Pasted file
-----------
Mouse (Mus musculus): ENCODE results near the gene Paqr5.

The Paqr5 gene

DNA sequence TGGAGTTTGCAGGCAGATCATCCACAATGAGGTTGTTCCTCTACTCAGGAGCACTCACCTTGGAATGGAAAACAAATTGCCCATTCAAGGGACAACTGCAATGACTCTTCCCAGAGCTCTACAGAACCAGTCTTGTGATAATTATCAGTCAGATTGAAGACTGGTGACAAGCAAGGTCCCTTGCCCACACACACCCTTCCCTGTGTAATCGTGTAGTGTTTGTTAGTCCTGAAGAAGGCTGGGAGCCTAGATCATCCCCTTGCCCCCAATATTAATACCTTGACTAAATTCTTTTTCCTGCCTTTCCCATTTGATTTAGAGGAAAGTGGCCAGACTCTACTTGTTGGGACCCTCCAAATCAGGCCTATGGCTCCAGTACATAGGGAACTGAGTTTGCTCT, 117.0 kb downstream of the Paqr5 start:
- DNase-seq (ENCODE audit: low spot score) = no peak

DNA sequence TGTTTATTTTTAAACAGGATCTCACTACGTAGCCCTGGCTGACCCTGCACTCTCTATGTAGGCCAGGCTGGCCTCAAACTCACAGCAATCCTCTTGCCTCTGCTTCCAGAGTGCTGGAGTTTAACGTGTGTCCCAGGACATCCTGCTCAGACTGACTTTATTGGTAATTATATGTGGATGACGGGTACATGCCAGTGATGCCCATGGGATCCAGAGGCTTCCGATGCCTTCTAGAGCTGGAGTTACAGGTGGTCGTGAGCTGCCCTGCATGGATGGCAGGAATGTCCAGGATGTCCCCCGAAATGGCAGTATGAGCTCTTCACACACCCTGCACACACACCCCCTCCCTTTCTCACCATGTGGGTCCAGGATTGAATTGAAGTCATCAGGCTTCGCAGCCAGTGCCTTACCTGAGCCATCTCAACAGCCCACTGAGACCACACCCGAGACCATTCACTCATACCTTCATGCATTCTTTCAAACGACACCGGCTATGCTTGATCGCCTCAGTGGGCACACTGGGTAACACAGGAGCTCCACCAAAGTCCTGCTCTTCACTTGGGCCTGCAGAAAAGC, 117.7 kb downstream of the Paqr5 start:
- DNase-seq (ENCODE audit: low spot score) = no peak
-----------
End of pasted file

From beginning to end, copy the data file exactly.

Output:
Mouse (Mus musculus): ENCODE results near the gene Paqr5.

The Paqr5 gene

DNA sequence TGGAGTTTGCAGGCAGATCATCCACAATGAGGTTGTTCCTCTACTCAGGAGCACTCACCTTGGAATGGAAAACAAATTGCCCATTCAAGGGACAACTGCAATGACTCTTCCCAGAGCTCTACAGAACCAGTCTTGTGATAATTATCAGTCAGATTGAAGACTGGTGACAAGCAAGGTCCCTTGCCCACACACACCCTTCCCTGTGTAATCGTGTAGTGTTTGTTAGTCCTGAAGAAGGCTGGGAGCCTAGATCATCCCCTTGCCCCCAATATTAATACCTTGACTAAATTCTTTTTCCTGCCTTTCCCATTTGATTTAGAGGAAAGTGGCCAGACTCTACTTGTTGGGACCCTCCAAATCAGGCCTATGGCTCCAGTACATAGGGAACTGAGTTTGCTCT, 117.0 kb downstream of the Paqr5 start:
- DNase-seq (ENCODE audit: low spot score) = no peak

DNA sequence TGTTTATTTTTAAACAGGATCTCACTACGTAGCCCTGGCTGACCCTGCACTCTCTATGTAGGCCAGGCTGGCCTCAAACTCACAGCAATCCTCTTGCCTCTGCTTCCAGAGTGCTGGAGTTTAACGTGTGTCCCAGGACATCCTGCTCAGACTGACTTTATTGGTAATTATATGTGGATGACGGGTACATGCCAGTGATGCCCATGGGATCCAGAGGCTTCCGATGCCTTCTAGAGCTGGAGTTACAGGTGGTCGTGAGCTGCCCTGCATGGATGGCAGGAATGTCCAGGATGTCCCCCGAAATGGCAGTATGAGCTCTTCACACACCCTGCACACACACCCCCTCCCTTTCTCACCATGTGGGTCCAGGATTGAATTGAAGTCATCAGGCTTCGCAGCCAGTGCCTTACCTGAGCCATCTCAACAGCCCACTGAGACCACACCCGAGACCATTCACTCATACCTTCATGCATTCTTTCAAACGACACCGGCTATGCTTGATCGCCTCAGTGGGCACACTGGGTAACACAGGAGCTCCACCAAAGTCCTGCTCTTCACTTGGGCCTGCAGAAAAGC, 117.7 kb downstream of the Paqr5 start:
- DNase-seq (ENCODE audit: low spot score) = no peak